Monday, November 11, 2013

Big News for the Daughters of Saraqael!!!

There's big news coming about my first YA fantasy trilogy, The Daughters of Saraqael. Encompassing the books Becoming, Central and Foretold, this trilogy is near and dear to me, as it really kick-started my career as an author. I'll be sharing the big news once the official press release has been issued, but know that in honor of this event, I'll be hosting a big giveaway. Please stay tuned for more details!

For now, I thought I'd share the first chapter of my award-winning novel, Becoming, in case you haven't yet had a chance to check it out. Enjoy!

Chapter One

The blow to her head hurt more than just Amber’s pride, especially because she should have seen it coming. She had expected her opponent to follow the jumping inside crescent kick with a jumping toe kick, but he changed it up on her, throwing in a roundhouse combo that shoved her off-balance and sent her straight to the ground.

Get your head on straight, Hopkins, she thought, irritated with herself for being distracted enough to take the hit.

Springing back up, she bounced on the balls of her feet and once again faced her opponent. Ignoring the noise and spectacle around her, she focused exclusively on the battle at hand. This time, when her opponent came in with a spear-hand strike, she countered with a high block, then used her forward momentum to step in close and take him down with a double leg sweep.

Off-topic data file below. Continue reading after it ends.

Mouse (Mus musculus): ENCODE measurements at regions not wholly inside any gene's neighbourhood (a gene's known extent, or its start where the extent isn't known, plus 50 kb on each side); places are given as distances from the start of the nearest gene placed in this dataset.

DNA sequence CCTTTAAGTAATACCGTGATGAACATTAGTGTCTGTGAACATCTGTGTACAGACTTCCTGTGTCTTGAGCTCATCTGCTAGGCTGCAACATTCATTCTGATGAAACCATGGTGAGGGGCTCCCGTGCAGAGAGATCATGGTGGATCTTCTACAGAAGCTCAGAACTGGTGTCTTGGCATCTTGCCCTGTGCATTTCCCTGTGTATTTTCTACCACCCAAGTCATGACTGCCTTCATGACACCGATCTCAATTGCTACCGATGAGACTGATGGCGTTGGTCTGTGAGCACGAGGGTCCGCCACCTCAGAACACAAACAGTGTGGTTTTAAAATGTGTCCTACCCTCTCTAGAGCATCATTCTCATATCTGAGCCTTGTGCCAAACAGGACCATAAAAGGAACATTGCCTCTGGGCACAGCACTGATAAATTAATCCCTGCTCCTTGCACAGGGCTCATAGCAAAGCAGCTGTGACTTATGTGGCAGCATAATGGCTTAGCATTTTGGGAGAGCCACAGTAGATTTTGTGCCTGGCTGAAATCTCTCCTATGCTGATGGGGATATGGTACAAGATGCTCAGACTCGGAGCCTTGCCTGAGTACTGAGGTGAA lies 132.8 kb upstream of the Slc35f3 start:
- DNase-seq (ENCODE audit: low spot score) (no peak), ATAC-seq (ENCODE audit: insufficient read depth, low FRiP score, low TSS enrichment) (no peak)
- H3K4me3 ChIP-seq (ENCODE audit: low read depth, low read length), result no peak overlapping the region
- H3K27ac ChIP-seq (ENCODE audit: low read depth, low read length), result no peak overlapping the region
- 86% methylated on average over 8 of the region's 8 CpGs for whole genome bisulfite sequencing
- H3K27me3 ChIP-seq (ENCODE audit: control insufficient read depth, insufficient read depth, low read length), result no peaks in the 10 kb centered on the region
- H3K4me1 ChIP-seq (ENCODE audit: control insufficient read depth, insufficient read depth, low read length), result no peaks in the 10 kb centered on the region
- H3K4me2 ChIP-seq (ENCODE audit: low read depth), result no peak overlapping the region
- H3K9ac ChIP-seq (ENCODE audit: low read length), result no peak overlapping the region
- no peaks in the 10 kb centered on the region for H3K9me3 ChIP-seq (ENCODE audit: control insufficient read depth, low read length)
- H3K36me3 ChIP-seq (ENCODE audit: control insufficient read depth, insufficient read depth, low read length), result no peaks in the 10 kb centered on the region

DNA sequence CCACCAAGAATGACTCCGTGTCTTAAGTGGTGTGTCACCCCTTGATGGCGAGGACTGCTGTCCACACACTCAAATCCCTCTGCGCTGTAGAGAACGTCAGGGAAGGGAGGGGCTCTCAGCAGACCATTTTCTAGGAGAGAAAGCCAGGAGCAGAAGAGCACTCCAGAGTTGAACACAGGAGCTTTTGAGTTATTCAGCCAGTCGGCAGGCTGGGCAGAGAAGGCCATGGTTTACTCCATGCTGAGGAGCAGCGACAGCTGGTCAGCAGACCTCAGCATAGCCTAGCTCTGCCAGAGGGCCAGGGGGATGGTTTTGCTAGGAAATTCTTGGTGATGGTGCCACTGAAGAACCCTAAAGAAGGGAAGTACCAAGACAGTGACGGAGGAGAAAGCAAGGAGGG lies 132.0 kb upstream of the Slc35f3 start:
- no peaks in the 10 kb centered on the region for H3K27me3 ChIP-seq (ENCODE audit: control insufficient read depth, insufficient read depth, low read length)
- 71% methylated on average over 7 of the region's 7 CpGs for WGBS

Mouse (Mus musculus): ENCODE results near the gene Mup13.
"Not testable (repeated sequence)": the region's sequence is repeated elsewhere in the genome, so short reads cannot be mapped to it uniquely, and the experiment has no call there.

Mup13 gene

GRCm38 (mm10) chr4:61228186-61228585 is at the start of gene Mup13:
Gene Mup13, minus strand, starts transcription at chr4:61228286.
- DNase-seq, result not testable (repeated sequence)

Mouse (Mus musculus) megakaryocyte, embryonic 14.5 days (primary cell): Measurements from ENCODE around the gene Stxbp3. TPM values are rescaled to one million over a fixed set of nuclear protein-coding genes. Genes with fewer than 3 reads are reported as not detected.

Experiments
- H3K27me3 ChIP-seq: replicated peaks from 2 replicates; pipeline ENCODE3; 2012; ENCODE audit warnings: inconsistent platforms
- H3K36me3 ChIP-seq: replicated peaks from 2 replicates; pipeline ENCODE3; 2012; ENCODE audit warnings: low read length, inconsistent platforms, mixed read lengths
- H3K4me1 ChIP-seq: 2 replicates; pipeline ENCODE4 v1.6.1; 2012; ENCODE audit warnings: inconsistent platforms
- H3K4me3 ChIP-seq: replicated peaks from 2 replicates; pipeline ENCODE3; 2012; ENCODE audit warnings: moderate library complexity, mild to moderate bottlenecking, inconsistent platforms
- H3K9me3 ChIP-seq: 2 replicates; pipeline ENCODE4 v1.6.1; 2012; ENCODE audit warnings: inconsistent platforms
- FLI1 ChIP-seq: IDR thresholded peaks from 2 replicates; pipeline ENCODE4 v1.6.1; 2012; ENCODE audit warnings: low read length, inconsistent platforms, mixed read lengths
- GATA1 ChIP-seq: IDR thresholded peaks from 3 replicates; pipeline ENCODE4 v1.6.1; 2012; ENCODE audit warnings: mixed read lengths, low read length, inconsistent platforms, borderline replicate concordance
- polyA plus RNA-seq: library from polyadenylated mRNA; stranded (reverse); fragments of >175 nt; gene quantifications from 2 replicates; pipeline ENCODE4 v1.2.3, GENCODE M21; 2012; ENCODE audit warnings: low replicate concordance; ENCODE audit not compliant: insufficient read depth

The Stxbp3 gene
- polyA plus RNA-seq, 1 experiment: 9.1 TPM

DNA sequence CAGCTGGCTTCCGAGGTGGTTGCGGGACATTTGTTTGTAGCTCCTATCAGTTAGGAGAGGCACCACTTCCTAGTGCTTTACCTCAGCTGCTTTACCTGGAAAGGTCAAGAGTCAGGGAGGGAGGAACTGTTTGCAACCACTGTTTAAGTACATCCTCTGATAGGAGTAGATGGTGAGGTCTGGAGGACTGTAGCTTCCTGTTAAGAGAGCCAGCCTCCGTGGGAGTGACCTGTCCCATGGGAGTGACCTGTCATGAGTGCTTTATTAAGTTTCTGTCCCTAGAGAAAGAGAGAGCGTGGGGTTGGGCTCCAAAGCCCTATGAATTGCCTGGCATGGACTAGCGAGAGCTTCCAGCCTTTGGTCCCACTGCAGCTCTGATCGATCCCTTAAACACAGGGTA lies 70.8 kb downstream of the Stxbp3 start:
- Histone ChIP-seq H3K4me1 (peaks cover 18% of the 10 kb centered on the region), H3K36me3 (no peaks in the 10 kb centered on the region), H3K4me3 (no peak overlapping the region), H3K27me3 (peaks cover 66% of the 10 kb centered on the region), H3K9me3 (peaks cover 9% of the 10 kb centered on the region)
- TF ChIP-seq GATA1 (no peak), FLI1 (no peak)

At the instructor’s command, Amber immediately straightened rather than following the move with her finishing strike. She reached down to help her sparring partner, Timothy Mason, to his feet. He grasped her hand much as he had many other times over their years practicing together. Because they were about the same height, they were often paired together for sparring.

“Good job, Hopkins,” their instructor, Mr. Jenkins, said. “Keep that up, you just might take the trophy at nationals next month.”

Amber bowed, as did her fellow black belts, as the class was dismissed. Collecting her gear and slinging her well-worn equipment bag over her shoulder, she moved to the front of the karate center. Catching the proud gaze of Mrs. B—as she and her fellow foster and best friend, Gabriel Reid, called their guardian, Clara Burke—she felt a flush heat her cheeks.

“That was excellent work, Little Star,” Mrs. B said, using the nickname she had given Amber several years ago.

“Thanks,” Amber said, shifting her bag uncomfortably over the praise. Then she ventured, “Since I’m all sweaty, I probably shouldn’t be going to get my hair done.”

“Nonsense.” Mrs. B’s humored expression told Amber that her guardian was on to her. “Lulu will shampoo your hair. I want to do this for you. You only get one end-of-the-year pool party when you’re about to graduate high school, after all.”

While Amber knew quite well that there were worse things in life to endure than spending half the day at a beauty salon, she was rather hard-pressed to think of any at that moment. Despite her qualms, she soon found herself shepherded into Mrs. B’s car and driven to her guardian’s favored salon.